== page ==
Playing a blinder


You know when you do so much exercise that bits of your brain pack up? No. Nor do I. But it happened to my mate Mr S. Single as you can see here. He was out enjoying a game of cricket in searing heat when his eyesight failed. This put me in mind of a story of a friend of mine – let’s call him Mutt – who once got so drunk and stoned that he went blind. No, seriously. He was in a bar, on his way to the lav, when suddenly he couldn’t see any more. He was still conscious, vertical and able to talk (ish) but he was one sense shy of the full set. He is joviality itself when he tells the story, because ‘I was fine the next day,’ but I bet he wasn’t so smiley at the time. He maintains that all in all it was probably a good thing he was so drunk, because otherwise the whole thing might have really freaked him out.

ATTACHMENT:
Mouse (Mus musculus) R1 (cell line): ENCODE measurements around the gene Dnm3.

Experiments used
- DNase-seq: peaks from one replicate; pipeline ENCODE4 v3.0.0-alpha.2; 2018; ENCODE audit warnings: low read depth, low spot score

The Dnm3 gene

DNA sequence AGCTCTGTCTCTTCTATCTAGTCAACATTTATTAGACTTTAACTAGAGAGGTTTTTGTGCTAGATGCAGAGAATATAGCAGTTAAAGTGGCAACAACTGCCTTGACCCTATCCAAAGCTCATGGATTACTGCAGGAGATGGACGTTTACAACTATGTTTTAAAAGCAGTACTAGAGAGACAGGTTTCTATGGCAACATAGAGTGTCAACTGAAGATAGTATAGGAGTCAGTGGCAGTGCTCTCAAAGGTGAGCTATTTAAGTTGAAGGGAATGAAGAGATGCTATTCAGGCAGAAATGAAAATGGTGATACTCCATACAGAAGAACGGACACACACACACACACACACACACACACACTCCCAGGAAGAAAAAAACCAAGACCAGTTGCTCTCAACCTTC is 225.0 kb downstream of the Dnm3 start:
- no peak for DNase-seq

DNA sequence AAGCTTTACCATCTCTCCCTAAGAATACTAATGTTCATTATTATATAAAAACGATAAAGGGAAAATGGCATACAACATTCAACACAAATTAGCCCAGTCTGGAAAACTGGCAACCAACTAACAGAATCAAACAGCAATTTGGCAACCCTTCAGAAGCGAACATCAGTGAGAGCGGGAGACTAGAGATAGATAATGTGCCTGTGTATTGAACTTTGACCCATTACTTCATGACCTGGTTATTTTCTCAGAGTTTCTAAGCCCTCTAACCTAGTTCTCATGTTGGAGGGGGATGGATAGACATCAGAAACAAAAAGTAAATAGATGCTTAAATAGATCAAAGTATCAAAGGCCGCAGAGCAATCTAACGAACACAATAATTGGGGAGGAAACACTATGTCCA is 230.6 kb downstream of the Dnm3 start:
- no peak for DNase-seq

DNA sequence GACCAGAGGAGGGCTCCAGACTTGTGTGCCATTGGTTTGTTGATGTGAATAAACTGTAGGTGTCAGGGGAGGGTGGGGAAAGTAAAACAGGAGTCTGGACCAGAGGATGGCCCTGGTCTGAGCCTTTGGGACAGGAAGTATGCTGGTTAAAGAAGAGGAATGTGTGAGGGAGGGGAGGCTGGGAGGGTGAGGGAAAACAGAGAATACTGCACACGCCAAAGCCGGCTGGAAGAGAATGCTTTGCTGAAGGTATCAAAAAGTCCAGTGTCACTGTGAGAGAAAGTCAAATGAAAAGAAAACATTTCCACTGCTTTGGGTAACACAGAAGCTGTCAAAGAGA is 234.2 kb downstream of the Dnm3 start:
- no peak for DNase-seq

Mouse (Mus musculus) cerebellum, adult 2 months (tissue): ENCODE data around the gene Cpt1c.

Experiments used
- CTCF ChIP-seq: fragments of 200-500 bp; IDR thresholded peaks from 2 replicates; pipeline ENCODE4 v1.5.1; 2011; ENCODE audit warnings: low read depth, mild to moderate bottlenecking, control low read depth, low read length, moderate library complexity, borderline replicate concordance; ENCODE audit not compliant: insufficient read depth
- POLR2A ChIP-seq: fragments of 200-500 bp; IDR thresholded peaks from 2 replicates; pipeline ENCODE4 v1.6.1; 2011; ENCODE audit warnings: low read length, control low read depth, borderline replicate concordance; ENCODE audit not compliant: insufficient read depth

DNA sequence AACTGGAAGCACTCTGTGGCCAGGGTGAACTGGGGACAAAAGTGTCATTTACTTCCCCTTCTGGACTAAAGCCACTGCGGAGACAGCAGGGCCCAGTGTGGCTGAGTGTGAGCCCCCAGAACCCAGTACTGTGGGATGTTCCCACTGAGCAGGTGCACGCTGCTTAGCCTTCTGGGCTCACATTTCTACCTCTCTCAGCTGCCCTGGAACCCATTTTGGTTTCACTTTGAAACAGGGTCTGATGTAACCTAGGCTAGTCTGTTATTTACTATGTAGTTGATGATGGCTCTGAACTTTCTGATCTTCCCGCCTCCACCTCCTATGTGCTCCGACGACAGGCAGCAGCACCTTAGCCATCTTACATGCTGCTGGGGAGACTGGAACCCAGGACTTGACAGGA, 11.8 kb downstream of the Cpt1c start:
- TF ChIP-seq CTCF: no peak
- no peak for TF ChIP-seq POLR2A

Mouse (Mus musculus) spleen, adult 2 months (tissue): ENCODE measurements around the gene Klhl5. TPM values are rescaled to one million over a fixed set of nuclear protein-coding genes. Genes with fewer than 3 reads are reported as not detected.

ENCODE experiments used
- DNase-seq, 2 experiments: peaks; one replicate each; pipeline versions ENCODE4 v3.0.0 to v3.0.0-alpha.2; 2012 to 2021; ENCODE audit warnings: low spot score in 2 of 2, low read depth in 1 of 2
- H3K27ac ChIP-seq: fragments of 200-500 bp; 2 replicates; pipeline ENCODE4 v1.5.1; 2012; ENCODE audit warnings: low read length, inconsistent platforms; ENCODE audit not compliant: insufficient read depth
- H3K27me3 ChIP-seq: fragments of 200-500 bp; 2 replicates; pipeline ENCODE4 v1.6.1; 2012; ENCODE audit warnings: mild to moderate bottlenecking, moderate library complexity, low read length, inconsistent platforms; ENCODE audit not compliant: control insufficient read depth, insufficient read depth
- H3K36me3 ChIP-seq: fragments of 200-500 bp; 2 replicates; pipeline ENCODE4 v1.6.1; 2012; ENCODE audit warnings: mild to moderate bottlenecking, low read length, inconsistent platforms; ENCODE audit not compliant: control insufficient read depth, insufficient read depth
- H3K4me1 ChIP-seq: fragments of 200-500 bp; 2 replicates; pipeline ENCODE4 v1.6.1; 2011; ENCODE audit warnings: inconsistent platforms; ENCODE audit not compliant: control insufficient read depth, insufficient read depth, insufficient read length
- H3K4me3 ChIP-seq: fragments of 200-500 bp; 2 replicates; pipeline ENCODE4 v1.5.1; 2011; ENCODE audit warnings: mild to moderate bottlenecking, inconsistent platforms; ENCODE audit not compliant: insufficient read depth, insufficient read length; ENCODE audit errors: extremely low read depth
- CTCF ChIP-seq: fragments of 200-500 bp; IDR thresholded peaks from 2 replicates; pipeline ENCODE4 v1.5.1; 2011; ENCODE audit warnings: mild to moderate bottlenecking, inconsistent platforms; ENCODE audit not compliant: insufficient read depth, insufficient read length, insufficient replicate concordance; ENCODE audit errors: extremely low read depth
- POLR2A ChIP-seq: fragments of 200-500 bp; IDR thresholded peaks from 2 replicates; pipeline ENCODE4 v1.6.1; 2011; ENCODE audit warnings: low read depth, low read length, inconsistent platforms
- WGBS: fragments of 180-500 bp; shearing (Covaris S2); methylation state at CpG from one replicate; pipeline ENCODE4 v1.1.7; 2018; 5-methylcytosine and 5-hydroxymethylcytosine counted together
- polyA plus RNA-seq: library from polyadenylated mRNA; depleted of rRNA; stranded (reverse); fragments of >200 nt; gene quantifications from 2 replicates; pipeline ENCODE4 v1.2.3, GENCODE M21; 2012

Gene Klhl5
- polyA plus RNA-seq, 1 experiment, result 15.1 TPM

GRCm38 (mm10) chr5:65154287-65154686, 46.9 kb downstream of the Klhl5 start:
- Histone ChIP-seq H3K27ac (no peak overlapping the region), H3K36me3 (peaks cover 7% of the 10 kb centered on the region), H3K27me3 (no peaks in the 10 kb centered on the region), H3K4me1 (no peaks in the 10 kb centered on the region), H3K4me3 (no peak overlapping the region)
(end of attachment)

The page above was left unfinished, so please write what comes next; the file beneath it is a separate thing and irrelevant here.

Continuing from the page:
Before I read Sharp’s blog, I thought Mutt was an isolated example. Before I read Sharp’s blog, I also didn’t feel like I was anything special, but a boost can come from unexpected quarters. It’s like when you show your CV to a colleague. They start pointing out all the stuff that you think is a normal part of doing your job and therefore not worth mentioning, whereas in fact it demonstrates skills that merit remark and praise. So there we have it. I have a shiny new boast: unlike at least two gentlemen of my acquaintance, I’ve never done anything so much that I’ve gone blind.


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